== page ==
Originally published 02/05/09
Search the phrase death of a salesperson on Google, and it will return around 15,000 results. This corruption of the title of Arthur Miller’s iconic play Death of a Salesman has become embedded in blogs and articles worldwide. But as Mark Twain said, “the rumors of my death have been greatly exaggerated.” Unless you live in Cuba, North Korea, Laos, Vietnam or China, sales professionals won’t vanish. Not now. Not soon. Not ever.
Why? In capitalist economies, organizations must acquire customers to survive, and that requires leading change—and leading change requires selling ideas. People malign the art of selling, people diminish its importance, people even wish it away. But whether you’re discussing weight-loss plans or economic reform, minds won’t change without one very human interaction: someone must sell an idea. And we work with idea sellers every day. They’re called Associates, Agents, Account Executives, Senior Solutions Marketing Managers, Directors of Product Management, VP Sales, Senior VP Global Sales and Business Development, Chief Marketing Officers, Customer Account Managers. Add your own title and the list goes on.
In 2006, the U.S. Bureau of Labor Statistics reported that out of 132,600,000 US workers, 10,464,000 were in “Sales and related” jobs—about 8% of the workforce. This number of jobs—sub-classified as retail salespersons, cashiers, sales representatives, and their first-line supervisors—reflects both the diversity and complexity of the selling process. Selling change isn’t easy. And there’s friction because salespeople and customers don’t always get along. Not all salespeople provide value. Not all customers are open-minded. Some products aren’t easy to buy. And when it comes to fair play, no party to a business transaction can claim exclusivity on the ethical high road.
There’s additional upheaval. Foundations of trust shift. Technology and other forces change once-stable commercial relationships. In some sectors, sales jobs are lost—in others, they’re gained. But it’s illogical to interpret recent trends as portents for the eventual demise of the sales professional. Automation and business process reengineering will no more eliminate the need for salespeople than changes in healthcare delivery models will eliminate the need for doctors and nurses.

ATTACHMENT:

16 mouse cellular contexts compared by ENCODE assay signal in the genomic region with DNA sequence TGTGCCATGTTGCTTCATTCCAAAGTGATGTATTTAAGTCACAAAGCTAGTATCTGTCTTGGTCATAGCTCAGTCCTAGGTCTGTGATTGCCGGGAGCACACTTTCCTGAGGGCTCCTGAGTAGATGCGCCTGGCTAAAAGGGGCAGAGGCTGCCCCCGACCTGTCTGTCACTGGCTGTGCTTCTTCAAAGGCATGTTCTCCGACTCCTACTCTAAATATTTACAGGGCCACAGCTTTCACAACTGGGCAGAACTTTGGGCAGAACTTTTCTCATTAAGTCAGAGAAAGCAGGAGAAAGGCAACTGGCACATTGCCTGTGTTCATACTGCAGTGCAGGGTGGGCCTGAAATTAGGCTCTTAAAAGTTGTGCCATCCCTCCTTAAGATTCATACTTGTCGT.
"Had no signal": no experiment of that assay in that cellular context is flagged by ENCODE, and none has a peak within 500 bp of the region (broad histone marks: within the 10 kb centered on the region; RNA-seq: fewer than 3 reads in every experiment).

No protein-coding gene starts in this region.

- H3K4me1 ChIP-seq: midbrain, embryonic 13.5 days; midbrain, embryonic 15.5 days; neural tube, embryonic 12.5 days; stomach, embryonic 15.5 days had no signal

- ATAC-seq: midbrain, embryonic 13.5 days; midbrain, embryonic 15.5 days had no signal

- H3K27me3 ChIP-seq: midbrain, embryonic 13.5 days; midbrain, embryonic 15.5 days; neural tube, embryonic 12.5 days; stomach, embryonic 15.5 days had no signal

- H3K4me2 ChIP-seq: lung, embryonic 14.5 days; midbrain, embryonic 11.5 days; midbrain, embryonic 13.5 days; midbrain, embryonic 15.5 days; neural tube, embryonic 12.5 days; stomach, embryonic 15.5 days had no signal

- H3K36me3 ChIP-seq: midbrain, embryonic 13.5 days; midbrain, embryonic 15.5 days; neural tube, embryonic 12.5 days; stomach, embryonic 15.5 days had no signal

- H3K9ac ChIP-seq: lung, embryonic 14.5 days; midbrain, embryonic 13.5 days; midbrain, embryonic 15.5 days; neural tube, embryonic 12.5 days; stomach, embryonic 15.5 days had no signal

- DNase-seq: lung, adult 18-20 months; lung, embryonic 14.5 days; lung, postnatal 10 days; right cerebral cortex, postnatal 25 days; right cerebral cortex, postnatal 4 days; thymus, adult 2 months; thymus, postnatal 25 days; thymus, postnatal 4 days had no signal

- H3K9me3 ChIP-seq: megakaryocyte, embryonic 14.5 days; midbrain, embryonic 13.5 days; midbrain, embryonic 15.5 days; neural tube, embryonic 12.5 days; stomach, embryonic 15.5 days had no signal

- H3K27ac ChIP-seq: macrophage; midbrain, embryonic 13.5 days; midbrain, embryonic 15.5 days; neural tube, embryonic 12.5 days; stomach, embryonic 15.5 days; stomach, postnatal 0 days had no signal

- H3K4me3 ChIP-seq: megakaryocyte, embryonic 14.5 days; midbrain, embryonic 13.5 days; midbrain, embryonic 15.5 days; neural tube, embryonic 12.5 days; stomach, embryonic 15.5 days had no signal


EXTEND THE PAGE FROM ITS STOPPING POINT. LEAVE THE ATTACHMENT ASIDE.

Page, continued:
I’ll take a contrarian position from many hyper-caffeinated emarketing and social media experts: we’re a long way from replacing salespeople with mouse clicks and drop-down menus. When it comes to Great Customer Experience, the automation we’ve created stinks. Proof? We can scale our selling models through information technology, but we still can’t wean ourselves off “human intervention” (oh, come on, Andy, just use the word salespeople!) “To speak to a representative, press zero.” “If you need help selecting a product, just ask one of our retail floor Associates.” “To initiate online chat, click here.” “If you’d like to meet with one of our Sales Representatives, enter your email address.”
Still, the critics complain that salespeople often inject themselves into the buying mix. “We don’t need them,” the critics say. “After all, they’re only thinking about their next commission.” I’ll accept the criticism. As my VP of sales fittingly said “any salesperson who doesn’t add value risks being replaced by a kiosk.” But over 10,000,000 “sales and related” US jobs suggests that buyers also need salespeople.
The critics won’t admit it. “Salespeople are unethical.” “Social media changes everything. We get better information through blogs and online product reviews.” “Let me tell you about my last encounter with a salesman . . .” I’ve held these sentiments myself—and I’m a salesman! But much of the enmity is misplaced. Salespeople are not inherently bad. It’s the culture under which salespeople work that needs overhaul. Customer relationship problems start with people at the top of the organization chart, whose faces aren’t often public. Those executives create business plans that contain financial forecasts that are divided into sales quotas that are measured in revenue that are credited against the salesperson’s “individual goal.” Ready to talk about improving the “customer experience?” You’ve heard it before: It’s the system, stupid!
Maybe what’s needed is a redefinition of sales itself. What does sales mean in the context of leading change? After all, isn’t leading change fundamental to every organization’s strategy? Interpretations will be the progenitor of new ways that sellers and buyers connect and relate, new processes, and new best practices.
Perhaps it’s gratuitous for a salesperson to espouse that nothing happens until somebody sells something. But in the non-communist world, I haven’t found a more accurate statement. The sales professional is far from dead.